court also instructed the jurors that “anything the lawyers say is not evidence in the case.” (Doc.
# 110 at 2.) The court agrees with the Defendants that the jury was not allowed to consider
anything from the opening statements as evidence.
Nonetheless, the court’s ruling was not erroneous and was consistent with its earlier
order. The letter did not come in as an exhibit, as the order provided. Additionally, in the video
deposition Dr. Burkus authenticated the letter, stating that it was “a letter I wrote and signed
regarding the surgeries that Mr. Rogers would need and the anticipated costs for these services.”
(Doc. # 125-1 at 7 [23:16–19].) Defense counsel also cross-examined Dr. Burkus on the letter.
During cross-examination, Dr. Burkus confirmed it was a letter he wrote, dated July 25, 2013,
and he discussed how the letter was written and the method he used to determine the costs of the
past and future medical procedures. (Id. at 8–10 [49:6–52:22].)
Thus, defense counsel had an adequate opportunity to cross-examine Dr. Burkus about
the letter, and did so in the video deposition. Further, the court’s ruling at trial was consistent
with its pretrial order regarding the letter. For these reasons, the court finds that this ruling did
not affect the Defendants’ “substantial rights” and that the reading of the letter is not an adequate
ground to justify a new trial under Fed. R. Civ. P. 59.
2. Evidence of South Star Logistics’ Following-Distance Policy
As a second ground for the Motion for New Trial, the Defendants argue they were
prejudiced by the admission of testimony relating to South Star Logistics’ following-distance
policy for drivers. Before trial the Defendants filed a Motion in Limine seeking to prohibit the
admission of any evidence from South Star Logistics’ Company Policy and Safety Manual. The
court ruled that the exhibit required “a proper foundation in the form of evidence about the
circumstances of the accident,” and that such evidence “would include some grounds for the jury
to conclude that insufficient following distance, at least in part, caused the accident.” (Doc. # 88
at 3 & n.2.) At trial, Plaintiff’s counsel asked Aman Brar, the owner of South Star Logistics,
about the safety policies. In a discussion at sidebar, defense counsel sought to prevent any
discussion of the safety policies, and the court allowed a limited discussion of the company
policy, with no discussion of any national standards. (Doc. # 118 at 68:16–69:12.) Plaintiff’s
counsel then elicited testimony from Aman Brar to the effect that South Star Logistics had a
company policy that drivers were required to stay a minimum of seven seconds behind any
vehicles they are following down the road. (Id. at 69:15–21.)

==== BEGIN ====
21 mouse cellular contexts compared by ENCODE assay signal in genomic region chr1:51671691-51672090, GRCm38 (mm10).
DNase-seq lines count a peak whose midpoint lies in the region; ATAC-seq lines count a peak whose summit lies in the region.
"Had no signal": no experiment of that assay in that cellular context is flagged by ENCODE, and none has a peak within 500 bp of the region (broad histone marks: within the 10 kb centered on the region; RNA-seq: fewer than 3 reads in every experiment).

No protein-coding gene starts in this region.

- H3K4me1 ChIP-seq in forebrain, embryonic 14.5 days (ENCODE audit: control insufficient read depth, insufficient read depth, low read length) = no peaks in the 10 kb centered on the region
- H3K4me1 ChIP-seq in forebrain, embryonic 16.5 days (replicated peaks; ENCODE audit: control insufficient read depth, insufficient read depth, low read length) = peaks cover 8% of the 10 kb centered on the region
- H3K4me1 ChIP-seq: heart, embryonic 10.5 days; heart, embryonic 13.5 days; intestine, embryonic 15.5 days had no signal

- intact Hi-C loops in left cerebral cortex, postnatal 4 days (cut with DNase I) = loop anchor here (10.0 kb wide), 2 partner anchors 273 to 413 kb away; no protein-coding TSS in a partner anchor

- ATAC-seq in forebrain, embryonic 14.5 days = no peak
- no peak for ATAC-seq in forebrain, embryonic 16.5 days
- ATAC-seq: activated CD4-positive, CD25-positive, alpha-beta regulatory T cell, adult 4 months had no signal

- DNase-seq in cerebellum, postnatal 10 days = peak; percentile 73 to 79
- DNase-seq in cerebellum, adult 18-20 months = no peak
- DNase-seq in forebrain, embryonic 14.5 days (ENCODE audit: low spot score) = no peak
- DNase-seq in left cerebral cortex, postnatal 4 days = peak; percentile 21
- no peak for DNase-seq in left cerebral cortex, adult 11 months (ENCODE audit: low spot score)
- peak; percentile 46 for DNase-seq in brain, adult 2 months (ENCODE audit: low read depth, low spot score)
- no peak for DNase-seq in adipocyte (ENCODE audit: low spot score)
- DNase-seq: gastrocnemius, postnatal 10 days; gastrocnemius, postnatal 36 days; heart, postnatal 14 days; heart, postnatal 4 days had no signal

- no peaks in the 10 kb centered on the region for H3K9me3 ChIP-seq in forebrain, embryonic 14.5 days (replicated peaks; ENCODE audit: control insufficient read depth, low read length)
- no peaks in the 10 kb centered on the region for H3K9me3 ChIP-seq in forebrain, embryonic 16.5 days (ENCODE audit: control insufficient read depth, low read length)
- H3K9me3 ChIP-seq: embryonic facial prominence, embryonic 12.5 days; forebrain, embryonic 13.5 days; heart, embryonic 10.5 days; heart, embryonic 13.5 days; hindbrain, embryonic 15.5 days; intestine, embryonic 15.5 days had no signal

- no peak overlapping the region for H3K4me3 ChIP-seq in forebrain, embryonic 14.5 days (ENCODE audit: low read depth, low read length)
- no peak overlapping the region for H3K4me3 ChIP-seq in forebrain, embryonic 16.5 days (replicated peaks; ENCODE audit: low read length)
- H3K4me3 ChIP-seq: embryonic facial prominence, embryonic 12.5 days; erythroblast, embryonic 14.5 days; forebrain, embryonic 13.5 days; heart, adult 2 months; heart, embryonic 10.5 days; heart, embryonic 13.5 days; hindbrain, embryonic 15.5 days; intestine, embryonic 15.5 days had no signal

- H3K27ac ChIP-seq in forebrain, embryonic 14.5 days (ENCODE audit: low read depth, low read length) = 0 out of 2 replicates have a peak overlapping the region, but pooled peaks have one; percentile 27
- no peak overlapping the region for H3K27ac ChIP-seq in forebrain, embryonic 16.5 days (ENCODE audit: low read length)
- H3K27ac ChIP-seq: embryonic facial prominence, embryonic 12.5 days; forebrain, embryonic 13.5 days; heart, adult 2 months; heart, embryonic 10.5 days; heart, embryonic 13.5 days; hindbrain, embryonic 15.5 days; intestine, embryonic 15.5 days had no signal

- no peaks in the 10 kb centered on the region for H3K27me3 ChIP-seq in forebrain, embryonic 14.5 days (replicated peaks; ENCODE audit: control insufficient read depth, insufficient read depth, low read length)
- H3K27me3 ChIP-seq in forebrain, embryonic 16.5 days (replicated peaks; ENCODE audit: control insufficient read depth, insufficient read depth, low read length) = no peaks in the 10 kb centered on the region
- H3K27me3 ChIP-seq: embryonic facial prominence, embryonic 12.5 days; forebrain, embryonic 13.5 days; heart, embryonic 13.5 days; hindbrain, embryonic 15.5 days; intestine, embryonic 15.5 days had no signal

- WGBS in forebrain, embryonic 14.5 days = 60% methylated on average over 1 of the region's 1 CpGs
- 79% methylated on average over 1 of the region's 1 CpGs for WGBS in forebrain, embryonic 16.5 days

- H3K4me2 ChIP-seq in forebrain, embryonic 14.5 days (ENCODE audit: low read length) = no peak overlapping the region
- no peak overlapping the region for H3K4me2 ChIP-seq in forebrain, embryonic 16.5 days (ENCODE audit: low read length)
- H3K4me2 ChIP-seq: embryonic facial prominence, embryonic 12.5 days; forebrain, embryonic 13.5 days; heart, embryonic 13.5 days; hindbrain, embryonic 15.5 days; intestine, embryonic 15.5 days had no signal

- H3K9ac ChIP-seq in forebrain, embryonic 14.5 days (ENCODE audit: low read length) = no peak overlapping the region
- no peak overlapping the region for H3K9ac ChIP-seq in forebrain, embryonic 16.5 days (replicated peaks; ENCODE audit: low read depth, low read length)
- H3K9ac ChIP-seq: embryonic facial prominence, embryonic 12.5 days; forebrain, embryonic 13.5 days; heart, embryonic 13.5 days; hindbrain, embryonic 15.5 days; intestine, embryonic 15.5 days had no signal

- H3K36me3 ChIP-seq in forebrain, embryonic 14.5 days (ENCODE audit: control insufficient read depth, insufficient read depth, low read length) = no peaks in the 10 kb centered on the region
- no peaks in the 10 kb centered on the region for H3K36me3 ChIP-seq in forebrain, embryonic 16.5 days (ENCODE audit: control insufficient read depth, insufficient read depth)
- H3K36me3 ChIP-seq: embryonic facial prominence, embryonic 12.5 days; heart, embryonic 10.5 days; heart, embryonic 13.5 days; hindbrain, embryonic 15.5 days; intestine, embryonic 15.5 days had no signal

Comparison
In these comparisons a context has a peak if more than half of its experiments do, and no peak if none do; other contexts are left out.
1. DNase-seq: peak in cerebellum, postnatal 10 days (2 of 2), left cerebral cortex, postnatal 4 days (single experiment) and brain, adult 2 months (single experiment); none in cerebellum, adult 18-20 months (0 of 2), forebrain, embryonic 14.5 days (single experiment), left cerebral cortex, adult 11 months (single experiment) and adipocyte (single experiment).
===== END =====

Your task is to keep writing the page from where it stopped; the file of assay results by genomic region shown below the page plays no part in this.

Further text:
Defense counsel argues that this testimony prejudiced the rights of the Defendants
because the “Plaintiff used the Manual’s recommended following distance as supposed evidence
of a breached duty.” (Doc. # 120 at 26.) Defendants add that “the jury must have believed
Plaintiff’s misleading reliance on the Manual’s following-distance recommendation, as there is
no other evidence from which the jury could determine Mr. Gill acted unreasonably under the
circumstances without improper speculation and conjecture.” (Id.) The Defendants argue that
reliance on the following-distance policy was improper because in the Plaintiff’s version of the
accident, Mr. Gill was not following the Plaintiff for an extended period of time but instead came
upon him after the Plaintiff made a U-turn in preparation for a right turn off of the road.
The court disagrees with the Defendants’ account of the evidence. Drawing all
reasonable inferences in favor of the Plaintiff as the non-moving party, following distance
provides an amount of space that a driver must maintain between his vehicle and a vehicle
traveling in front of him. The jury could have used this evidence to infer that whenever Mr. Gill
was first able to see the Plaintiff’s vehicle in front of him, he should have noticed that he was
getting too close to the vehicle—that is, closer than the seven-second following distance—and
should have taken steps to correct that situation and keep sufficient distance between the tractortrailer and the Plaintiff’s vehicle.2 There was evidence presented that the collision occurred after
Mr. Gill’s tractor-trailer approached the Plaintiff’s vehicle from behind, that other vehicles
moved into the left lane, and that Mr. Gill did not provide a reason that he did not also move into
the left lane. The jury obviously rejected the Defendants’ contention that the Plaintiff passed and
cut in front of the tractor-trailer just before making the right turn, giving Gill no time to slow
down. The court finds that before the following-distance policy was admitted the Plaintiff
established sufficient foundation as to the circumstances of the accident such that Aman Brar
could permissibly testify that the policy existed.
3. Evidence of Plaintiff’s High Blood Pressure
Finally, the Defendants argue that their substantial rights were affected by testimony
The court reiterates that, as discussed above, the jury was entitled to disregard the expert testimony of Joey Parker
as not credible.
concerning the Plaintiff’s blood pressure as a reason that he has not yet gotten the neck surgery
that he alleges he needs as a result of the accident. During direct examination of the Plaintiff, he
began to answer questions to the effect that he was not able to get neck surgery in recent months
because he had high blood pressure. (Doc. # 118 at 57:1–3.) Defense counsel objected on the
ground that the testimony was inadmissible without supporting medical testimony. (Id. at 57:4–
6.) In accordance with a previous order in limine, the court sustained the objection and stated
that the Plaintiff could testify “as to how he felt, whether he had had high blood pressure in the
past, things physical, but no diagnosis.” (Id. at 57:7–9; see also Doc. # 77 and 4–5.) Shortly
thereafter during direct examination, the court sustained two additional similar objections. (Doc.
# 118 at 57:17–18; 58:8–12.)
The Defendants now move for a new trial on the ground that the persistent mention of the
Plaintiff’s high blood pressure created prejudice against them, to the extent that it affected their